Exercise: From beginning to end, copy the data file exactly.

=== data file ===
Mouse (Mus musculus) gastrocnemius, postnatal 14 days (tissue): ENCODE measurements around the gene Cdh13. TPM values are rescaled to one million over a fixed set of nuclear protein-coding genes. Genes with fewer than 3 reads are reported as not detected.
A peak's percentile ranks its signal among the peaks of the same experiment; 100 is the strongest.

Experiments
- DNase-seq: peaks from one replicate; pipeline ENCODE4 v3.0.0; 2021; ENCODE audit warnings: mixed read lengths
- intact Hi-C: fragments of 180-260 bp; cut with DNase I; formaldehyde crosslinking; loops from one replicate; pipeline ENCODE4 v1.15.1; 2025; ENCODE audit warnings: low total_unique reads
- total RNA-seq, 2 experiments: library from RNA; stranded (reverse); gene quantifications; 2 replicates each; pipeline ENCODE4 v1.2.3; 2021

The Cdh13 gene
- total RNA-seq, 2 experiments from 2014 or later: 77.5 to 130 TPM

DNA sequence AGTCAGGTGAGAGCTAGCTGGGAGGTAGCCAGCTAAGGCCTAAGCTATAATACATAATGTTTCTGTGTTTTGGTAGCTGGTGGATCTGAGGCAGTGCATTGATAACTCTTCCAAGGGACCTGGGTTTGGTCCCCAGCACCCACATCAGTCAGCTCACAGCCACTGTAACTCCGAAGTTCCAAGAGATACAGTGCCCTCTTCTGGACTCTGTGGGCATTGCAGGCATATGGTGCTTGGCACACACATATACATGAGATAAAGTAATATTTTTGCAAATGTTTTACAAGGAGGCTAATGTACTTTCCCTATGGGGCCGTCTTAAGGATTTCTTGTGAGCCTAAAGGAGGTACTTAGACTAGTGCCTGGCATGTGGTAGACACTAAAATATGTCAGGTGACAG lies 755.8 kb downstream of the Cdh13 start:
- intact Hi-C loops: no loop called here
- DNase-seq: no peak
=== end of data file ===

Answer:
Mouse (Mus musculus) gastrocnemius, postnatal 14 days (tissue): ENCODE measurements around the gene Cdh13. TPM values are rescaled to one million over a fixed set of nuclear protein-coding genes. Genes with fewer than 3 reads are reported as not detected.
A peak's percentile ranks its signal among the peaks of the same experiment; 100 is the strongest.

Experiments
- DNase-seq: peaks from one replicate; pipeline ENCODE4 v3.0.0; 2021; ENCODE audit warnings: mixed read lengths
- intact Hi-C: fragments of 180-260 bp; cut with DNase I; formaldehyde crosslinking; loops from one replicate; pipeline ENCODE4 v1.15.1; 2025; ENCODE audit warnings: low total_unique reads
- total RNA-seq, 2 experiments: library from RNA; stranded (reverse); gene quantifications; 2 replicates each; pipeline ENCODE4 v1.2.3; 2021

The Cdh13 gene
- total RNA-seq, 2 experiments from 2014 or later: 77.5 to 130 TPM

DNA sequence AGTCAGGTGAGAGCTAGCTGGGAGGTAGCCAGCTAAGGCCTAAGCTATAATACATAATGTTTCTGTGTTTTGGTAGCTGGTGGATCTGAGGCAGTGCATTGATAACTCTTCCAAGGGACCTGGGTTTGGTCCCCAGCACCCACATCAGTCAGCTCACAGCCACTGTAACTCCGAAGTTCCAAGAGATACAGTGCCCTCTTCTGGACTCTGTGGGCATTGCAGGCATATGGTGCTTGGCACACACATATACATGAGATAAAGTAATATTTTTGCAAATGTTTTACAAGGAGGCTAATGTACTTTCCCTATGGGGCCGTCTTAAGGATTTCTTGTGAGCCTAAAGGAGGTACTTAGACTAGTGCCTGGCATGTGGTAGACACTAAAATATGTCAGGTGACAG lies 755.8 kb downstream of the Cdh13 start:
- intact Hi-C loops: no loop called here
- DNase-seq: no peak